Conventional approaches to securing applications have relied primarily on software to provide protection. However good the software implementation may be, an attacker that can gain privileged access would conceivably be able to circumvent software defenses. Hardware technologies introduced into modern processors by Intel® (SGX) and AMD (SEV) can provide a significantly better security and privacy model. They essentially enables to run applications in a Secure Enclave — an environment that is isolated from the hypervisor and the host OS. It can help protect the confidentiality of sensitive data, and significantly raise the bar against attackers that exploit privilege escalation to obtain full control of the host.
Deploying application on bare-metal clouds requires you to take care of security from the hardware level up, including hardening and patching the operating system, managing access permissions, etc. Luckily, some providers like Packet give access to instances that support the Intel® SGX or AMD SEV technologies. Those can be used to secure your sensitive applications to the extent that even an attacker that gains root access to the bare-metal instance would not be able to access your data, or tamper with the produced output. Moreover, even the cloud provider itself would not be able to peek into it despite physical access to the hardware, and root access to the host OS.
Packet offers access to Xeon E3 processors supporting Intel® Software Guard Extensions (SGX) through c1.small.x86 instances. Here is documentation on how to deploy c1.small.x86 instances using a Packet account. Xeon E3 processors can power intensive workloads, and the security features can help ensure that data is protected, giving users the benefits of bare-metal with high-levels of confidentiality and privacy.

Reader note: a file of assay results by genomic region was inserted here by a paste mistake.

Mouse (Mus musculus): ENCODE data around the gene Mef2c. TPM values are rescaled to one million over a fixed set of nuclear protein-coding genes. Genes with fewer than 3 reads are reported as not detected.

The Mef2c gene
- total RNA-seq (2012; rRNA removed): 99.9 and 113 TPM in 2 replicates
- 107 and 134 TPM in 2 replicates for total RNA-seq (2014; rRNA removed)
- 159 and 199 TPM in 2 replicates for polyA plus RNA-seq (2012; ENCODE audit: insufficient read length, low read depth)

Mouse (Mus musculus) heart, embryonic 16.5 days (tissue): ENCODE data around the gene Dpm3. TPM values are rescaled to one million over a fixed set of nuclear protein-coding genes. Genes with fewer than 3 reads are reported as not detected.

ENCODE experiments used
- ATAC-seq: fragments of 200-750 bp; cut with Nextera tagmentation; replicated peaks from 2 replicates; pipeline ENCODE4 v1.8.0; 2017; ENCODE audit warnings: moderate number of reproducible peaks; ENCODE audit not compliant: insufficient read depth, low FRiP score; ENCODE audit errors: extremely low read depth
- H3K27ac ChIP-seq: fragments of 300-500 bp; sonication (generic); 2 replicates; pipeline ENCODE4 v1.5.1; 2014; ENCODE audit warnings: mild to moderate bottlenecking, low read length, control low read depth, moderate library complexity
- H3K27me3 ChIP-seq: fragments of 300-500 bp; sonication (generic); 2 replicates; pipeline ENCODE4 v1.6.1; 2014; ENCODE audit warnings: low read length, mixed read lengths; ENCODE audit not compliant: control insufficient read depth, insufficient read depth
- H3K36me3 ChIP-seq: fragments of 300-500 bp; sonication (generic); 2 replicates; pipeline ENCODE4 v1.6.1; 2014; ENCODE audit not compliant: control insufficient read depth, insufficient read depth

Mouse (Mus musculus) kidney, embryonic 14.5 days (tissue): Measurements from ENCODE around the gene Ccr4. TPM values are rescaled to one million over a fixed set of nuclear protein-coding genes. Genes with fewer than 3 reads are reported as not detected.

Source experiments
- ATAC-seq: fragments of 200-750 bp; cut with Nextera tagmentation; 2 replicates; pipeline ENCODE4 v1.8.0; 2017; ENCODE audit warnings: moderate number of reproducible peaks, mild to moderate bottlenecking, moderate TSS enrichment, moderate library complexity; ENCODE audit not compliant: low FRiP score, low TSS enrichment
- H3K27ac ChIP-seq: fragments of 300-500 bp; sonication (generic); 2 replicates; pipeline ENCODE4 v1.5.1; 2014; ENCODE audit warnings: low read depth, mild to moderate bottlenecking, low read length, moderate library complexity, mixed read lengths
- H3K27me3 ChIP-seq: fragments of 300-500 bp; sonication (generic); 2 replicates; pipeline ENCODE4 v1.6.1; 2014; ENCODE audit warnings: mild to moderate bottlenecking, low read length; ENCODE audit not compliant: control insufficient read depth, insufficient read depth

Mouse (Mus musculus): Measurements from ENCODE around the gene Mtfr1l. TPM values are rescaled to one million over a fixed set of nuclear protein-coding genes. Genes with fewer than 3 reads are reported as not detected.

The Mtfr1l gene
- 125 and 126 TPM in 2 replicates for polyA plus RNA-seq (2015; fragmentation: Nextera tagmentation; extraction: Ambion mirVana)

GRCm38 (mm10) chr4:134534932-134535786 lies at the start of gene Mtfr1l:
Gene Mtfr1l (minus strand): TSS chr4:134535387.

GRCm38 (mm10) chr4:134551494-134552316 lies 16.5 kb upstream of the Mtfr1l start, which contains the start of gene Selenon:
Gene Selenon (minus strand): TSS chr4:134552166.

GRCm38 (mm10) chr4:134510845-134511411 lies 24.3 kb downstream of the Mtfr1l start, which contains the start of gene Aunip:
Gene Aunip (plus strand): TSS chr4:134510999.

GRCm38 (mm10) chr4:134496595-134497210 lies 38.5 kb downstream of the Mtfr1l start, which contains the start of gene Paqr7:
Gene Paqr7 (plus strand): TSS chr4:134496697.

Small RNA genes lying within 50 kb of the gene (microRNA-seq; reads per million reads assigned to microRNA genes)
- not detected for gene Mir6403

One type of applications that requires particular attention is key-management applications. Key-management (sometimes also called secrets-management) solutions store, manage and provide access to secret parameters such as cryptographic keys, credentials, authentication tokens, etc. Development teams need to share data, configurations, and access keys across teams to cooperate on application development and testing. Automated build servers need access to source code control, API gateways, and user roles to accomplish their tasks. Servers need access to encrypted disks, applications need to access databases, and containers must be provisioned with privileges as they start up. Automated services cannot wait around for an administrator to type in passwords or provide credentials. Secrets management platforms address these requirements.
Some popular secrets management solutions include Hashicorp Vault, CyberArk Conjure, etcd and Square Keywhiz. These solutions are mostly open-source, with Hashicorp offering an enterprise version for Vault with features like HSM integration and more.
While the data used by secrets management platforms is typically secured at-rest and in-transit, secret information is in the clear and unprotected at runtime. Malicious actors can compromise secrets while the data is in use. For example, hackers or malicious insiders can parse data-in-use to obtain the encryption keys for data-at-rest or certificates for intercepting data-in-transit. To better understand the security model of Vault, and what is outside of it, refer to the Security Model in Vault's documentation , or to the following webinar on runtime protection for secrets management.
You can use secure enclaves to protect your keys and secrets on bare-metal instances using the Anjuna Runtime — a solution that enables seamless execution of applications inside enclaves, without the need to modify the application. As part of our Technology Partnership with Hashicorp, Anjuna provides a runtime-security solution for Vault, securing its master-key, unseal tokens and data in memory.